How 1919 Army Truck Convoy Across U.S. Helped Win WWII

2019/07/1562826797.jpg
Read: 37131     11:42     11 July 2019    

By Kyle Mizokami

Shortly after World War I, the U.S. Army set off on its most ambitious expeditions to date: traveling from one end of America to the other with nothing but trucks.


The Army, eager to prove the utility of trucks and roads in a future war, sent nearly one hundred vehicles on a trip from Washington D.C. to San Francisco. The trip was unfathomably difficult by today’s standards, with vehicles breaking down and bursting into flames, soldiers falling ill, and bridges and other road works damaged.

World War I was the first conflict in which motor vehicles made a substantial contribution. Invented in the 1900s, the car was quickly adapted into the truck and bus, both of which were used to move men and supplies long distances to the front line. After the war the U.S. Army, eager to show the utility of trucks and vehicles as fast-moving (relatively speaking) transports, organized a convoy from Washington D.C. to San Francisco—2,432 miles as the crow flies.

Over the next 61 days, the convoy would drive across America’s, uneven, disjointed, and occasionally non-existent road network. The convoy, as The Washington Postdescribes it, consisted of nearly one hundred “heavy troop carriers, light trucks, sidecar motorcycles, reconnaissance cars, field kitchens, blacksmith shops and one Renault light tank.” The convoy was manned by 24 expeditionary officers, 15 observation officers, and 258 enlisted men. The convoy made its way across the U.S. on the Lincoln Highway, now U.S. Highway 30, passing through 350 towns along the way.

One staff officer along for the ride, future President of the United States Dwight David Eisenhower, described road conditions as varying from “average to non-existent.”

The convoy was involved in 230 accidents and damaged 88 bridges. Twenty one personnel were injured as the convoy rolled across America and did not finish the trip. The injuries, accidents, and breakdowns are all the more astounding considering the convoy moved at an average speed of less than six miles an hour—about twice as fast as a person can walk.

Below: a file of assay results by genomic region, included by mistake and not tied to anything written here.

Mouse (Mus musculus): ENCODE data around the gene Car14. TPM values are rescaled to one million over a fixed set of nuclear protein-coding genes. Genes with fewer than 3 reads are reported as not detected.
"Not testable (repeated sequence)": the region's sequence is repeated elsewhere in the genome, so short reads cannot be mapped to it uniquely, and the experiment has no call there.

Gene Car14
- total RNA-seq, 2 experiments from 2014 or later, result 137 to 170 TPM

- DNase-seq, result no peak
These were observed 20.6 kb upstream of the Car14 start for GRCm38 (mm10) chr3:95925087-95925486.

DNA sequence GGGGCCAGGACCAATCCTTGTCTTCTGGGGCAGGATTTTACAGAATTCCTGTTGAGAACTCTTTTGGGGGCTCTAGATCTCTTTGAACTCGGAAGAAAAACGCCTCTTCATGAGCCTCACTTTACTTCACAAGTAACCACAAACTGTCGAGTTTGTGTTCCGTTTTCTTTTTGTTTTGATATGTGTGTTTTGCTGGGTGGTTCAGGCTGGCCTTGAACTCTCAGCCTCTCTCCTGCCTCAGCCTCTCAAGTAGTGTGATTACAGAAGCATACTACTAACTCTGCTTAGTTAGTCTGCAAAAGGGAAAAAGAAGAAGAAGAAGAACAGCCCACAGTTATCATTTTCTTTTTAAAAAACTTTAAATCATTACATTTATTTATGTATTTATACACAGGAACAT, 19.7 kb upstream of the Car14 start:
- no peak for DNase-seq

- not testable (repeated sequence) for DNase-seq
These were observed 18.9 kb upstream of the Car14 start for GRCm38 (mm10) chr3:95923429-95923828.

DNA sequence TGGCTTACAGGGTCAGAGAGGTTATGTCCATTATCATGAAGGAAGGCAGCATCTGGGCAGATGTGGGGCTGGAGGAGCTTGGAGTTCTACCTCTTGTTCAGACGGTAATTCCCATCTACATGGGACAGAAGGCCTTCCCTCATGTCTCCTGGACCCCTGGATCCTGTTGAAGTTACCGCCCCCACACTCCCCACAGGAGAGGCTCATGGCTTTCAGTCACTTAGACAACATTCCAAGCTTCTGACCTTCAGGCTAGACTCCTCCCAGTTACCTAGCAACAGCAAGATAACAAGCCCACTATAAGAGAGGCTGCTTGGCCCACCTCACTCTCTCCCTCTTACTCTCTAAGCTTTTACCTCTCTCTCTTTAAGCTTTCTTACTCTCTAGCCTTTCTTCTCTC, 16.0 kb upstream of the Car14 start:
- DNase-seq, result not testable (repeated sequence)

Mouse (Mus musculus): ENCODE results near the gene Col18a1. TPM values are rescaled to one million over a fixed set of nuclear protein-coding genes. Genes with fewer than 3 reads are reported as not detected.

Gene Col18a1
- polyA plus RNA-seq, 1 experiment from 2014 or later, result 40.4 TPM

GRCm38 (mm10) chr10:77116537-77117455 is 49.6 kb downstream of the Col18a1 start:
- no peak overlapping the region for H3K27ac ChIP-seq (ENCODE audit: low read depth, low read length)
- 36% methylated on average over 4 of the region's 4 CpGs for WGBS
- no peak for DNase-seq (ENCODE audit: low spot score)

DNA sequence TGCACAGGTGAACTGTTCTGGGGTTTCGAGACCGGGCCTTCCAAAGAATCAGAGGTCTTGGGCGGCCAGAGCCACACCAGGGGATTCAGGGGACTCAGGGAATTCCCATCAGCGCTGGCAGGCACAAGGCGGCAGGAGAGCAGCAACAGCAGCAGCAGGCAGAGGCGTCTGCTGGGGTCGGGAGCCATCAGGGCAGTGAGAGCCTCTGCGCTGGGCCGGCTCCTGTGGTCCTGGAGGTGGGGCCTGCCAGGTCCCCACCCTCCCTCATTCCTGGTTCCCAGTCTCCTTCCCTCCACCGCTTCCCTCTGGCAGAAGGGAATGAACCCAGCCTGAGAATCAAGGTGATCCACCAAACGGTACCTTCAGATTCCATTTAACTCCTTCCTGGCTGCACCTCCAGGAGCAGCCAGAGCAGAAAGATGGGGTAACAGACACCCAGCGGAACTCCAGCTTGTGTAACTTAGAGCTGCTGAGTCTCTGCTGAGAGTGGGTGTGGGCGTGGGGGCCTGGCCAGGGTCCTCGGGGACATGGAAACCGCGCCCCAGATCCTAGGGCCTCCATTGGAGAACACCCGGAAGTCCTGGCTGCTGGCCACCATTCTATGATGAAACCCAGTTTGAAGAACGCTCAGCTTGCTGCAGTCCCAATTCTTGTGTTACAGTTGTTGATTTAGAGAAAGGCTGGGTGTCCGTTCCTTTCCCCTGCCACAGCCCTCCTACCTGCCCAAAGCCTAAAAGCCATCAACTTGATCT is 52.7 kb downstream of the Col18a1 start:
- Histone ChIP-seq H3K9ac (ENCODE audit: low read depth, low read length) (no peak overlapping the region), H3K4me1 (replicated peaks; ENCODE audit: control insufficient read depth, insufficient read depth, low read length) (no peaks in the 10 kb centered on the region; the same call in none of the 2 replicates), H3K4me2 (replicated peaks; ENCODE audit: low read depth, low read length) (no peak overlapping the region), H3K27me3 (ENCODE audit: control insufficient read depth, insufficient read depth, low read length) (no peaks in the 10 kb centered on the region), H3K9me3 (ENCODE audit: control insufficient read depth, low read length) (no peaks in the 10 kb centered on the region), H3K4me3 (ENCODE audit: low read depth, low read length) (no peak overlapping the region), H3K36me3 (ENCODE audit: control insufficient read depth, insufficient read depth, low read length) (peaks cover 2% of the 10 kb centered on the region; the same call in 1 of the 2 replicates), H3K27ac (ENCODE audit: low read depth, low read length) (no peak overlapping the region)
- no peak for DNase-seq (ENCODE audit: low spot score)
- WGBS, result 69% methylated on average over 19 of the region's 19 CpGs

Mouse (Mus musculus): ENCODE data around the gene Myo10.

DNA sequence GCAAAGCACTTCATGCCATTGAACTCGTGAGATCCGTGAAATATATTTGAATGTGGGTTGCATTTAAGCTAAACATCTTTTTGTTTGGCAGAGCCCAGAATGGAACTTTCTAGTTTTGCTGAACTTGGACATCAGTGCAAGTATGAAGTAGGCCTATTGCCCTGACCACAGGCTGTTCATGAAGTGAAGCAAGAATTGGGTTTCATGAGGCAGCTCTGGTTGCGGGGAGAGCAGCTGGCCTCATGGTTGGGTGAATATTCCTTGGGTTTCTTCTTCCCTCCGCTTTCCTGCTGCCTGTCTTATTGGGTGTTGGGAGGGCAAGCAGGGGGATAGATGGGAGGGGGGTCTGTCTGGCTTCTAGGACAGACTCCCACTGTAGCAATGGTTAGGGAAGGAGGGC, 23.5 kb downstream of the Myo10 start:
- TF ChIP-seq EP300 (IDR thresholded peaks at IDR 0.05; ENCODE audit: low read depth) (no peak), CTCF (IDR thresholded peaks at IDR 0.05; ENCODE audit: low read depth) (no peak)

This video, posted by the National Archives to YouTube, is 25 minutes long and basically a highlight reel of the trip, recording its departure from Washington to its arrival at the Golden Gate.

 

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How 1919 Army Truck Convoy Across U.S. Helped Win WWII

2019/07/1562826797.jpg
Read: 37132     11:42     11 July 2019    

By Kyle Mizokami

Shortly after World War I, the U.S. Army set off on its most ambitious expeditions to date: traveling from one end of America to the other with nothing but trucks.


The Army, eager to prove the utility of trucks and roads in a future war, sent nearly one hundred vehicles on a trip from Washington D.C. to San Francisco. The trip was unfathomably difficult by today’s standards, with vehicles breaking down and bursting into flames, soldiers falling ill, and bridges and other road works damaged.

World War I was the first conflict in which motor vehicles made a substantial contribution. Invented in the 1900s, the car was quickly adapted into the truck and bus, both of which were used to move men and supplies long distances to the front line. After the war the U.S. Army, eager to show the utility of trucks and vehicles as fast-moving (relatively speaking) transports, organized a convoy from Washington D.C. to San Francisco—2,432 miles as the crow flies.

Over the next 61 days, the convoy would drive across America’s, uneven, disjointed, and occasionally non-existent road network. The convoy, as The Washington Postdescribes it, consisted of nearly one hundred “heavy troop carriers, light trucks, sidecar motorcycles, reconnaissance cars, field kitchens, blacksmith shops and one Renault light tank.” The convoy was manned by 24 expeditionary officers, 15 observation officers, and 258 enlisted men. The convoy made its way across the U.S. on the Lincoln Highway, now U.S. Highway 30, passing through 350 towns along the way.

One staff officer along for the ride, future President of the United States Dwight David Eisenhower, described road conditions as varying from “average to non-existent.”

The convoy was involved in 230 accidents and damaged 88 bridges. Twenty one personnel were injured as the convoy rolled across America and did not finish the trip. The injuries, accidents, and breakdowns are all the more astounding considering the convoy moved at an average speed of less than six miles an hour—about twice as fast as a person can walk.

This video, posted by the National Archives to YouTube, is 25 minutes long and basically a highlight reel of the trip, recording its departure from Washington to its arrival at the Golden Gate.

 

popularmechanics



Tags: